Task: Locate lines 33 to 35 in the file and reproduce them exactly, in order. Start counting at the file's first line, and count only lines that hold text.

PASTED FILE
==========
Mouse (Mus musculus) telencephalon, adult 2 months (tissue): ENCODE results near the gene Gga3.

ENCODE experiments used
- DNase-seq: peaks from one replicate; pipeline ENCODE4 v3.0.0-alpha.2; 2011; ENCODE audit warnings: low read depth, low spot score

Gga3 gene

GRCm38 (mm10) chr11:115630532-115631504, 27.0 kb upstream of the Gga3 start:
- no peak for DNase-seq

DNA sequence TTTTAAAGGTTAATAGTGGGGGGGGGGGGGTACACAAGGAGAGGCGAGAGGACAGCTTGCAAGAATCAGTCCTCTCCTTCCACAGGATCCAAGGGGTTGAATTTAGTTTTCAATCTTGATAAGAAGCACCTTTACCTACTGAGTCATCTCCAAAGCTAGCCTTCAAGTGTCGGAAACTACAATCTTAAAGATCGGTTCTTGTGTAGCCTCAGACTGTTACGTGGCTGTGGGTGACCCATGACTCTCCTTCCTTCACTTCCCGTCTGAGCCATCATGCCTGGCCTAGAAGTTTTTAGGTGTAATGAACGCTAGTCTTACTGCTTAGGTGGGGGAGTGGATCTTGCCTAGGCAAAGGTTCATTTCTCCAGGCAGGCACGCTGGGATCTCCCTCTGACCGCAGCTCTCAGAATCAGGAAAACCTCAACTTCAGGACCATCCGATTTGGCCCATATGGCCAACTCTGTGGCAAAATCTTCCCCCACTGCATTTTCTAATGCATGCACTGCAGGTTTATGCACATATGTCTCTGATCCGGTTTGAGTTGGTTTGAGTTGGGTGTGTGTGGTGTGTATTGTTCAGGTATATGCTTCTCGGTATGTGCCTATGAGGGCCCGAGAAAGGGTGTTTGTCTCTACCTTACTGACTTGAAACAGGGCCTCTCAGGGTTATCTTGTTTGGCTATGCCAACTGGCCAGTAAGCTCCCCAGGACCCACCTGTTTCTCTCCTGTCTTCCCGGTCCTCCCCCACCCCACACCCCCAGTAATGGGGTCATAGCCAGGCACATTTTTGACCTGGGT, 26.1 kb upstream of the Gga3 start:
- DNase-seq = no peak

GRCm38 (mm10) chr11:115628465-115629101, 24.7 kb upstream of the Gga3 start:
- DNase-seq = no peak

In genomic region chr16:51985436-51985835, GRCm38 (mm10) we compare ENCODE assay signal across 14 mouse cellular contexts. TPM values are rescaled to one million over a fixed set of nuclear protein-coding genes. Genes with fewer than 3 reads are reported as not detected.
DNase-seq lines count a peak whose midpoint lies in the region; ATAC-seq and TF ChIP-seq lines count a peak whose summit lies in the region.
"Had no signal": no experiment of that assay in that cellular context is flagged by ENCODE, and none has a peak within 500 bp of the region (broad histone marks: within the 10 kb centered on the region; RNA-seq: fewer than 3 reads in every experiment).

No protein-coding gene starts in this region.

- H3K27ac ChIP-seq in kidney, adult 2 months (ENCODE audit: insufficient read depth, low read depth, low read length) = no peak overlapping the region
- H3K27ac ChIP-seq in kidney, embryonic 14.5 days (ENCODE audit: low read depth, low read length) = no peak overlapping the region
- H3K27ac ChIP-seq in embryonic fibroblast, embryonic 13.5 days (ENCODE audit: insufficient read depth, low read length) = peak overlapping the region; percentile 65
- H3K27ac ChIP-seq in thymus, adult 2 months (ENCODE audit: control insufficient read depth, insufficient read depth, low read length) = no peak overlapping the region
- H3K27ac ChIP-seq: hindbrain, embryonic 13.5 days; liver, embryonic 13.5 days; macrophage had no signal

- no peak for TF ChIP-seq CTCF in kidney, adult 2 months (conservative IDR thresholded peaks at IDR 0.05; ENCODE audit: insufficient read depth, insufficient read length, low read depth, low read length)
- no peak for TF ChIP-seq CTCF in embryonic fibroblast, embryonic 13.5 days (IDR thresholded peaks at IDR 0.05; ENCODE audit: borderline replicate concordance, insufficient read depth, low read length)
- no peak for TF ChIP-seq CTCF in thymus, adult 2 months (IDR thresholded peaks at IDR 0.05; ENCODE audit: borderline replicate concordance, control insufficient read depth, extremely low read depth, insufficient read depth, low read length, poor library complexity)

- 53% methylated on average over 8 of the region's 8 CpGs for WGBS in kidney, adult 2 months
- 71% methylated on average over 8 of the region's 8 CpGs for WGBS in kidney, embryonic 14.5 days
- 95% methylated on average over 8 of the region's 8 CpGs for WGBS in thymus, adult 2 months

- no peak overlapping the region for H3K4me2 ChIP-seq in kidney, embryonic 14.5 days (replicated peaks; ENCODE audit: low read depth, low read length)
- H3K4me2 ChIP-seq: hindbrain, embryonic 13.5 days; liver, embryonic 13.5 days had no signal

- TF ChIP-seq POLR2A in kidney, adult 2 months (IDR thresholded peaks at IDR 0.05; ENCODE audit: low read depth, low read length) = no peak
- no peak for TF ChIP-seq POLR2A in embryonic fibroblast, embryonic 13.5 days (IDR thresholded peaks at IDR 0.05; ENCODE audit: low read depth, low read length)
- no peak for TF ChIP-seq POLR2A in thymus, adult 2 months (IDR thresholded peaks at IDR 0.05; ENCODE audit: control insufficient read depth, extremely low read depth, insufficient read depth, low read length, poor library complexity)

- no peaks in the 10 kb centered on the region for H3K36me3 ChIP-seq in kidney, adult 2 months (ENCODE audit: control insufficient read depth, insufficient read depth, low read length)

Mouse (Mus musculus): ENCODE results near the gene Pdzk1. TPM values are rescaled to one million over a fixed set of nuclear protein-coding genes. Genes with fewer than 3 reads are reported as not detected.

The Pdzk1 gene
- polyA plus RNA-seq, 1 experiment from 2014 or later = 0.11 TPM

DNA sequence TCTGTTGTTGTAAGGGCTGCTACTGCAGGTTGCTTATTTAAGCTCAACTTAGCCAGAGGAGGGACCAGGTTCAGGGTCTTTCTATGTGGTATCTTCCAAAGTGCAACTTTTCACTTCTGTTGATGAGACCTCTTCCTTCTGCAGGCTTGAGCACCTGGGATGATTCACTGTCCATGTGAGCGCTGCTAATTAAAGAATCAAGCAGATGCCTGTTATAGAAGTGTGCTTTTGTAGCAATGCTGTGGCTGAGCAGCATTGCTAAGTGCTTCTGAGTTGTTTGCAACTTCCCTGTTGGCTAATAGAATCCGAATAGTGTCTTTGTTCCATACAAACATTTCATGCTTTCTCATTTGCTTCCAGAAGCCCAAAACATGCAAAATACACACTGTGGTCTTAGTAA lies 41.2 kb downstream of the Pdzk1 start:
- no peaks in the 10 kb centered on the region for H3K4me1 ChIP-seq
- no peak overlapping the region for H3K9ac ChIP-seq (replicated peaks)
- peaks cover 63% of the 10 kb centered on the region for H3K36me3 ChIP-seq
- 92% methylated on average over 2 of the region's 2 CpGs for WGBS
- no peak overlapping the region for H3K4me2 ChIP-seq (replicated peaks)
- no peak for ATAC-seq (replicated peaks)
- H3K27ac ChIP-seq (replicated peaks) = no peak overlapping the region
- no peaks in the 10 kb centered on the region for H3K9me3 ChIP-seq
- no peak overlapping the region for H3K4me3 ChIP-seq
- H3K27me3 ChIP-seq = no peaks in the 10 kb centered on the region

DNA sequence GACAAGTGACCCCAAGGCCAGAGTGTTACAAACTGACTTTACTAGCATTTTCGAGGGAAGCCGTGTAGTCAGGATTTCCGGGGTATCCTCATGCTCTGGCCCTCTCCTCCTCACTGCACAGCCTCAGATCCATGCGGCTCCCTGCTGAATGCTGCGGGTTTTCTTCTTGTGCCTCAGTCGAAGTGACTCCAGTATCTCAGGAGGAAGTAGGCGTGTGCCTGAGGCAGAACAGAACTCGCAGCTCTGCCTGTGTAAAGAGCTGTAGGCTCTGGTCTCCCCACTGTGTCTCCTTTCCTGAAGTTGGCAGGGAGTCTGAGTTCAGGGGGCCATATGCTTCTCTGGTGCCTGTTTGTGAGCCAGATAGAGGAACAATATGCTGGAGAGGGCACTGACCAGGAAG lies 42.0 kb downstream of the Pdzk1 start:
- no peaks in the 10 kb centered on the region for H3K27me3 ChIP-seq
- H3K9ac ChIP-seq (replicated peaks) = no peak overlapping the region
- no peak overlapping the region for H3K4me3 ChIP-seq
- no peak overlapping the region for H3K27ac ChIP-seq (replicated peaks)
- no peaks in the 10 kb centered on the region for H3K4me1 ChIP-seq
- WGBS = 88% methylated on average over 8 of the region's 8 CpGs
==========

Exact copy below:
The Pdzk1 gene
- polyA plus RNA-seq, 1 experiment from 2014 or later = 0.11 TPM

DNA sequence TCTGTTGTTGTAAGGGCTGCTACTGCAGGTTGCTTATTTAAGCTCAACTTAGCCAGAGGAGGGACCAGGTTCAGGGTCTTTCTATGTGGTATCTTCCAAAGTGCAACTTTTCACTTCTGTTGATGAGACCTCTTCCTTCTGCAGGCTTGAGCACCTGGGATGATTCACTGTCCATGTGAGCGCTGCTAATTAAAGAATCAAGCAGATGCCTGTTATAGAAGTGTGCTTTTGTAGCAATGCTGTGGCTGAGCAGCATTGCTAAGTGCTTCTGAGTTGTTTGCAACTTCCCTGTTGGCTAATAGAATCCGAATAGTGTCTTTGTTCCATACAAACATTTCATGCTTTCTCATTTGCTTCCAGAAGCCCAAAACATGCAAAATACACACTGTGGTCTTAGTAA lies 41.2 kb downstream of the Pdzk1 start: